A Far Wilder Magic
A Far Wilder Magic by Allison Saft is a heartwarming, and wrenching, fantasy romance. Margaret Welty doesn’t care for anyone, but Weston Winters may change her mind yet.
All quotes are from an advanced reader copy, and may or may not reflect the published edition.
When Margaret Welty spots the legendary hala, the last living mythical creature, she knows the Halfmoon Hunt will soon follow. Whoever is able to kill the hala will earn fame and riches, and unlock an ancient magical secret. If Margaret wins the hunt, it may finally bring her mother home. While Margaret is the best sharpshooter in town, only teams of two can register, and she needs an alchemist.
Weston Winters isn’t an alchemist–yet. Fired from every apprenticeship he’s landed, his last chance hinges on Master Welty taking him in. But when Wes arrives at Welty Manor, he finds only Margaret and her bloodhound Trouble. Margaret begrudgingly allows him to stay, but on one condition: he must join the hunt with her.
Although they make an unlikely team, Wes is in awe of the girl who has endured alone on the outskirts of a town that doesn’t want her, in this creaking house of ghosts and sorrow. And even though Wes disrupts every aspect of her life, Margaret is drawn to him. He, too, knows what it’s like to be an outsider. As the hunt looms closer and tensions rise, Margaret and Wes uncover dark magic that could be the key to winning the hunt – if they survive that long.
In A Far Wilder Magic, Allison Saft has written an achingly tender love story set against a deadly hunt in an atmospheric, rich fantasy world that will sweep you away.
“He’s survived this long by letting everyone believe he’s selfish and shallow. It’s better that way. No one knows how to hurt you if you always play the fool. No one can truly be disappointed in you if they don’t expect any better.”
Ah yes, fantasy romance, the genre I tend to be most wary of. Most of my readers (or viewers, from youtube), know that romance is not my genre. I am consistently clear on that matter. This book was no exception to my initial wariness. I picked it up for the cover because I couldn’t stop thinking about it. Genuinely, that was what drew me to request this one. And you know what? I don’t regret it a bit.
“They’re always cutting pieces of themselves off for God’s amusement.”
The chemistry between Wes and Margaret and the slow burn from hatred to love was so fantastically written. I found myself genuinely smiling as I listened to the audiobook on my drive home. There was something charming about their teasing and dislike of one another, which inevitably grew. Beyond that, though, their very different familial relationships were refreshing. Often, we see characters who come from similar familial backgrounds. Either supportive and loving, or traumatizing and neglectful. Rarely do we get characters that each come from different backgrounds like these two do.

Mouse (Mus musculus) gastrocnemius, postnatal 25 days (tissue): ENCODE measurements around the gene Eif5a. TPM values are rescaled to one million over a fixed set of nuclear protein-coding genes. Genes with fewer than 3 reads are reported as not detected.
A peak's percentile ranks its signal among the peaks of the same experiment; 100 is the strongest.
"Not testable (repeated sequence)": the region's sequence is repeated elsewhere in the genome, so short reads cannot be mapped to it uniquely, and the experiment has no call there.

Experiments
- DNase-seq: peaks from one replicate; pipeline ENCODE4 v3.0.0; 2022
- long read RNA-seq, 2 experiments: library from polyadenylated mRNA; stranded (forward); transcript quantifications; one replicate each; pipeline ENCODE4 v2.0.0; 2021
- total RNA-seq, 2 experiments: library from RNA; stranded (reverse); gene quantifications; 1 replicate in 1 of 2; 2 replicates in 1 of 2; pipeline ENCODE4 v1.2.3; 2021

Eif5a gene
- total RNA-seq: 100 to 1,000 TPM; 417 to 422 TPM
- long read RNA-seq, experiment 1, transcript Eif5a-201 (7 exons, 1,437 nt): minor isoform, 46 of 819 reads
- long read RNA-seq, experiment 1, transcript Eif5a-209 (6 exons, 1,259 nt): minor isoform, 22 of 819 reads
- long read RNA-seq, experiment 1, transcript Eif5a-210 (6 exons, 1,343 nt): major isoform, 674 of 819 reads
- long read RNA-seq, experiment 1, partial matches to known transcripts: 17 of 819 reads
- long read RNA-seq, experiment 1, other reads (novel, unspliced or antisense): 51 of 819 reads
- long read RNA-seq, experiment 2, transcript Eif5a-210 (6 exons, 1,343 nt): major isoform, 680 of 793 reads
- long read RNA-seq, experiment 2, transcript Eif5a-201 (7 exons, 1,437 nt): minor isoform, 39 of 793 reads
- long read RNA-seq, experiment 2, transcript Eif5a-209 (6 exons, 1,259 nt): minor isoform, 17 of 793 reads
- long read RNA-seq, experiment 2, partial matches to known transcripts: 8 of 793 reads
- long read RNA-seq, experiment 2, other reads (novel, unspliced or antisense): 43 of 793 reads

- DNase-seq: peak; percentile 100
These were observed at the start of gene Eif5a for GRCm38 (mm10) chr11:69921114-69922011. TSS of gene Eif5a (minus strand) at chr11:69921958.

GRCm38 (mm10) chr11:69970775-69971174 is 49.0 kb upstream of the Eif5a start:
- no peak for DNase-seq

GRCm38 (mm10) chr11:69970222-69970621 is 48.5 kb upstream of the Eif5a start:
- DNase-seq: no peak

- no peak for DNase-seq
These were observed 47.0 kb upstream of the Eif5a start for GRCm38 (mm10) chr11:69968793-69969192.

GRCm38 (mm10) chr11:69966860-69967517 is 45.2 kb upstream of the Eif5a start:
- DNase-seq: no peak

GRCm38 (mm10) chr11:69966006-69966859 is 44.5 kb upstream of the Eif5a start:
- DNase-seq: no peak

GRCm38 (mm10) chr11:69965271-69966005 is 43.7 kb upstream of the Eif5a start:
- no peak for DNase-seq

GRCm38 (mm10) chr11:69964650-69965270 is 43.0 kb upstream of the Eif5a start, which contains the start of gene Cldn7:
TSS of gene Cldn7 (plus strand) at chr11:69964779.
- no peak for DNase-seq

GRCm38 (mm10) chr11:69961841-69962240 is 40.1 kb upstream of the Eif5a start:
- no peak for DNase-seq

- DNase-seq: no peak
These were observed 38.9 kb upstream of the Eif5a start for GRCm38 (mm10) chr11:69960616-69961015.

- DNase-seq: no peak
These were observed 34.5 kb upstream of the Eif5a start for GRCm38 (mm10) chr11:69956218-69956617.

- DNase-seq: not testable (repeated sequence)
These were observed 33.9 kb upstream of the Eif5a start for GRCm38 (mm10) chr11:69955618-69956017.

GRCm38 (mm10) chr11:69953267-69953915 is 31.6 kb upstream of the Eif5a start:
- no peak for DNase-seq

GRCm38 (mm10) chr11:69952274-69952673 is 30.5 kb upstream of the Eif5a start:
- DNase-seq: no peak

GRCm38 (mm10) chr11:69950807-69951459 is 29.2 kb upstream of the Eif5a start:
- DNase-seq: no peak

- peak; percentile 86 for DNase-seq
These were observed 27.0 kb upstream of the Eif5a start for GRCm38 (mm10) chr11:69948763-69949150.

“Is the stone truly what you want?” Margaret asks. “It won’t make any of this right. It won’t bring him back, and even if it does, will it even matter after everything you’ve thrown away? Or did you always love the memory of him more than you loved the reality of me?”
Weston’s relationships with his sisters made me smile, as the baby sister of two older brothers. The dynamic was really well written and charming. And Wes is very openly homesick and deeply cares for his family. In contrast, Margaret’s relationship with her mother felt like someone clinging with desperation to a final thread in a relationship.
“How could Margaret ever think he’d lose himself to alchemy when he has already hopelessly lost himself to her?”
But more than even that, the conversations around bigotry and immigration, around discrimination and the things people let slide, were uniquely presented and well done. The concepts weren’t beyond me, but instead, understandable on several different levels. It created a subplot that stayed in the back of my mind. Alternatively, the primary plot of the Hunt was fascinating in a different way. The town does not want them to win, based on their own bigotry. They each have deeply different reasons for wanting to win, and yet, this is what brings them together.
“You’re not broken. You’re incredible. You’ve come such a long way since I met you, even if you’re still afraid. Even if you have doubts. When I look at you, I don’t see someone broken. I see someone hurting—someone healing. It’ll take time, but that doesn’t matter to me.”
This book is intriguing, entertaining, and lovely. It feels like getting a warm cup of soup on a rainy day, and the magic of sitting with loved ones in the evening near a fireplace. A bit of a fluffy explanation from me, but I can’t come up with a better one.
Thank you to Netgalley and Wednesday Books for a copy of this book in exchange for an honest review.
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